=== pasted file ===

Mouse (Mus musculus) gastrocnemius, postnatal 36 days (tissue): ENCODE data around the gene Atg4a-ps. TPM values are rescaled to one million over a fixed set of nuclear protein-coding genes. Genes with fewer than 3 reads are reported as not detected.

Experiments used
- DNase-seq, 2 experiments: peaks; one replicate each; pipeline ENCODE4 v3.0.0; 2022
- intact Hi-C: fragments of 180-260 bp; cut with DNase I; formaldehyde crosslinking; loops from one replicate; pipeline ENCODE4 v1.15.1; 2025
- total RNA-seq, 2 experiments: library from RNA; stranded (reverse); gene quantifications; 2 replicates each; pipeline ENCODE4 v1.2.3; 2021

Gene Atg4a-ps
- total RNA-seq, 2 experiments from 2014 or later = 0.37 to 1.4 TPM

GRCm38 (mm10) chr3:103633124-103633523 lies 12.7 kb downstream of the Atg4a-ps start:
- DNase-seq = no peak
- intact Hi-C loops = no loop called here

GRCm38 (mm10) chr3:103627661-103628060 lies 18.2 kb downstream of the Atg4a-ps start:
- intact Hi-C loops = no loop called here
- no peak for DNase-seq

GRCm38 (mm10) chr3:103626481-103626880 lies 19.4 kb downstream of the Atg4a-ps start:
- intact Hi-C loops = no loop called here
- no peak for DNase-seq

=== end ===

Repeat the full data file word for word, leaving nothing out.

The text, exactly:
Mouse (Mus musculus) gastrocnemius, postnatal 36 days (tissue): ENCODE data around the gene Atg4a-ps. TPM values are rescaled to one million over a fixed set of nuclear protein-coding genes. Genes with fewer than 3 reads are reported as not detected.

Experiments used
- DNase-seq, 2 experiments: peaks; one replicate each; pipeline ENCODE4 v3.0.0; 2022
- intact Hi-C: fragments of 180-260 bp; cut with DNase I; formaldehyde crosslinking; loops from one replicate; pipeline ENCODE4 v1.15.1; 2025
- total RNA-seq, 2 experiments: library from RNA; stranded (reverse); gene quantifications; 2 replicates each; pipeline ENCODE4 v1.2.3; 2021

Gene Atg4a-ps
- total RNA-seq, 2 experiments from 2014 or later = 0.37 to 1.4 TPM

GRCm38 (mm10) chr3:103633124-103633523 lies 12.7 kb downstream of the Atg4a-ps start:
- DNase-seq = no peak
- intact Hi-C loops = no loop called here

GRCm38 (mm10) chr3:103627661-103628060 lies 18.2 kb downstream of the Atg4a-ps start:
- intact Hi-C loops = no loop called here
- no peak for DNase-seq

GRCm38 (mm10) chr3:103626481-103626880 lies 19.4 kb downstream of the Atg4a-ps start:
- intact Hi-C loops = no loop called here
- no peak for DNase-seq